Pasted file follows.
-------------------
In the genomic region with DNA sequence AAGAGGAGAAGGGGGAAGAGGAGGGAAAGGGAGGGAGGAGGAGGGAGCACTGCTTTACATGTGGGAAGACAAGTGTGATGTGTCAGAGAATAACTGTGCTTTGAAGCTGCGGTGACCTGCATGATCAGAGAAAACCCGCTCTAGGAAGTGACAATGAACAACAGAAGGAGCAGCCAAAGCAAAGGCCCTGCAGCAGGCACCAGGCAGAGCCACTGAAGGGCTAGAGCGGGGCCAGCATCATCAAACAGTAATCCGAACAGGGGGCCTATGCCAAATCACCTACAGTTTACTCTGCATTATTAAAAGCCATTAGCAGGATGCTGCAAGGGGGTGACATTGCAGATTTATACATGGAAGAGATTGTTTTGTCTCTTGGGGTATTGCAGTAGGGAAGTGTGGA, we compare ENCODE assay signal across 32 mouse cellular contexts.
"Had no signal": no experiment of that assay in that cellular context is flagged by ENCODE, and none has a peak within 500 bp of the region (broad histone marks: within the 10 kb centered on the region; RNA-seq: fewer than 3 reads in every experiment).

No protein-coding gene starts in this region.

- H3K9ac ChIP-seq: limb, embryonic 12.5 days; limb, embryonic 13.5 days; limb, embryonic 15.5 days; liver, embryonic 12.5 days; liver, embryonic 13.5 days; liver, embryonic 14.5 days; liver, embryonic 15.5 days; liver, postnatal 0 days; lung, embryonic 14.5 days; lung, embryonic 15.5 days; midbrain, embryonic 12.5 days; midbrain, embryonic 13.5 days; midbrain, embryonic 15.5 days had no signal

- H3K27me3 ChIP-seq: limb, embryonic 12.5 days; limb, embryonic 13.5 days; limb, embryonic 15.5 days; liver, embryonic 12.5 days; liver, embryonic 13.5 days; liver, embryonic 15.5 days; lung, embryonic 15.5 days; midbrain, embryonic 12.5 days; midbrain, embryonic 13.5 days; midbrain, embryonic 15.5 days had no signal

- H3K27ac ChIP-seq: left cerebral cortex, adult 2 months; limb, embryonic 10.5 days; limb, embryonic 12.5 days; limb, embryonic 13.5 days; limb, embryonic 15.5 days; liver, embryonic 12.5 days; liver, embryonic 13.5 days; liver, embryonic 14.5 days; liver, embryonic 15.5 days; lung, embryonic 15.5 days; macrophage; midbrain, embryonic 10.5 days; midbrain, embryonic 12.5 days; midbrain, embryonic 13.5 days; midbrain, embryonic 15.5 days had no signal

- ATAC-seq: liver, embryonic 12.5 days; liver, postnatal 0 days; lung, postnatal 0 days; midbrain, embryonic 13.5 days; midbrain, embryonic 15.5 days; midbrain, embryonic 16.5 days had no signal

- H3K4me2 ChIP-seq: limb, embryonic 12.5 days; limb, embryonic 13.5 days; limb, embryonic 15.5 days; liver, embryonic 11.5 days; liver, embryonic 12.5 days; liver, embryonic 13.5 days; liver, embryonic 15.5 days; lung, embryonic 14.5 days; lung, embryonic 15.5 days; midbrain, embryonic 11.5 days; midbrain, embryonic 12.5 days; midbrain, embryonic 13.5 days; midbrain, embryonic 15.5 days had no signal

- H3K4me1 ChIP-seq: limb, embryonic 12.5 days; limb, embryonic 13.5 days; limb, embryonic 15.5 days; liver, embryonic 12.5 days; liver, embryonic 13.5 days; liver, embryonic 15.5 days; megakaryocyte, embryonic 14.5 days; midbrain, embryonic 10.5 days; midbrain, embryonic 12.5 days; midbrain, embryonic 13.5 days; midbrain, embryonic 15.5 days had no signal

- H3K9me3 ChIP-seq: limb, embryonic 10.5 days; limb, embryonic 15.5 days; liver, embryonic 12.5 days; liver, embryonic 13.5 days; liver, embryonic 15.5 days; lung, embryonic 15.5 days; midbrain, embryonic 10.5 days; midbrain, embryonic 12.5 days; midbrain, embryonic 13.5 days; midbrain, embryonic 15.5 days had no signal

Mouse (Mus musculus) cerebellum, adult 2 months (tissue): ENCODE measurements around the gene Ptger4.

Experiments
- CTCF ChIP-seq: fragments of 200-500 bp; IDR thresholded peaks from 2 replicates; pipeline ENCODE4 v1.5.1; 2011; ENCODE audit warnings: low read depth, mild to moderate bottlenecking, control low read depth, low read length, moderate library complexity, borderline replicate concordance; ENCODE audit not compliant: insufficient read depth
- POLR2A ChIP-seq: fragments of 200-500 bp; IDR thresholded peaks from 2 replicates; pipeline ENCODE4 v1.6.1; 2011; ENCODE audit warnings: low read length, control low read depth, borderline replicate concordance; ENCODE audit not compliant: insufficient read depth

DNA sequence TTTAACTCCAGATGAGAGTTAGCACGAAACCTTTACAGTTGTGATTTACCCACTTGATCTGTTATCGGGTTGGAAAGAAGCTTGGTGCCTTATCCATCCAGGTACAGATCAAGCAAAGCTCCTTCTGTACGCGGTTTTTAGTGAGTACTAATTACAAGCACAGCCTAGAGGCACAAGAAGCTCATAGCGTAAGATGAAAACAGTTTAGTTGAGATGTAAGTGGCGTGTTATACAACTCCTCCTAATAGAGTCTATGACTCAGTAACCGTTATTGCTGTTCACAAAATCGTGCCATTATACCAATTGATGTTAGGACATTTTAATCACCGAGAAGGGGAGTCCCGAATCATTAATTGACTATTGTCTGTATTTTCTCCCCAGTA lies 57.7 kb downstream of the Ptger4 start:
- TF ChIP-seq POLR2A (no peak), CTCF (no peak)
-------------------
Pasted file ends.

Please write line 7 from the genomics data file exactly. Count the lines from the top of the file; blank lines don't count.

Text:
- ATAC-seq: liver, embryonic 12.5 days; liver, postnatal 0 days; lung, postnatal 0 days; midbrain, embryonic 13.5 days; midbrain, embryonic 15.5 days; midbrain, embryonic 16.5 days had no signal